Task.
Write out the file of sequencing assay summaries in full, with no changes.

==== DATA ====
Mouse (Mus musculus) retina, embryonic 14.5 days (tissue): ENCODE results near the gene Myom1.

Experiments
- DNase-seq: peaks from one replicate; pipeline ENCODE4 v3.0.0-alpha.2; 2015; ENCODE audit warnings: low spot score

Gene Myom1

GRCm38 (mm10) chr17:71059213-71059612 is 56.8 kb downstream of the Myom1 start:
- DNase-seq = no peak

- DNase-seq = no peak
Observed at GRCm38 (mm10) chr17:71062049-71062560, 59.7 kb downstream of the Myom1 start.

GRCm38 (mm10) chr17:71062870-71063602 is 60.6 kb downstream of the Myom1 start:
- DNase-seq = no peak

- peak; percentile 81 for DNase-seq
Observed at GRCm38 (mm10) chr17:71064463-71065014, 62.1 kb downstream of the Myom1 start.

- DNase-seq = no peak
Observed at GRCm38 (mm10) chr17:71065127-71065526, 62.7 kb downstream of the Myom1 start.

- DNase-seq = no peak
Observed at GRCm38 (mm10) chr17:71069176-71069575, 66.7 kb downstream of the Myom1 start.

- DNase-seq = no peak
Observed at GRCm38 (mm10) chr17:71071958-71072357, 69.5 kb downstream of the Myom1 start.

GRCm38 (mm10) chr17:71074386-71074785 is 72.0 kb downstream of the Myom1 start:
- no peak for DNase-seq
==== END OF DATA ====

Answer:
Mouse (Mus musculus) retina, embryonic 14.5 days (tissue): ENCODE results near the gene Myom1.

Experiments
- DNase-seq: peaks from one replicate; pipeline ENCODE4 v3.0.0-alpha.2; 2015; ENCODE audit warnings: low spot score

Gene Myom1

GRCm38 (mm10) chr17:71059213-71059612 is 56.8 kb downstream of the Myom1 start:
- DNase-seq = no peak

- DNase-seq = no peak
Observed at GRCm38 (mm10) chr17:71062049-71062560, 59.7 kb downstream of the Myom1 start.

GRCm38 (mm10) chr17:71062870-71063602 is 60.6 kb downstream of the Myom1 start:
- DNase-seq = no peak

- peak; percentile 81 for DNase-seq
Observed at GRCm38 (mm10) chr17:71064463-71065014, 62.1 kb downstream of the Myom1 start.

- DNase-seq = no peak
Observed at GRCm38 (mm10) chr17:71065127-71065526, 62.7 kb downstream of the Myom1 start.

- DNase-seq = no peak
Observed at GRCm38 (mm10) chr17:71069176-71069575, 66.7 kb downstream of the Myom1 start.

- DNase-seq = no peak
Observed at GRCm38 (mm10) chr17:71071958-71072357, 69.5 kb downstream of the Myom1 start.

GRCm38 (mm10) chr17:71074386-71074785 is 72.0 kb downstream of the Myom1 start:
- no peak for DNase-seq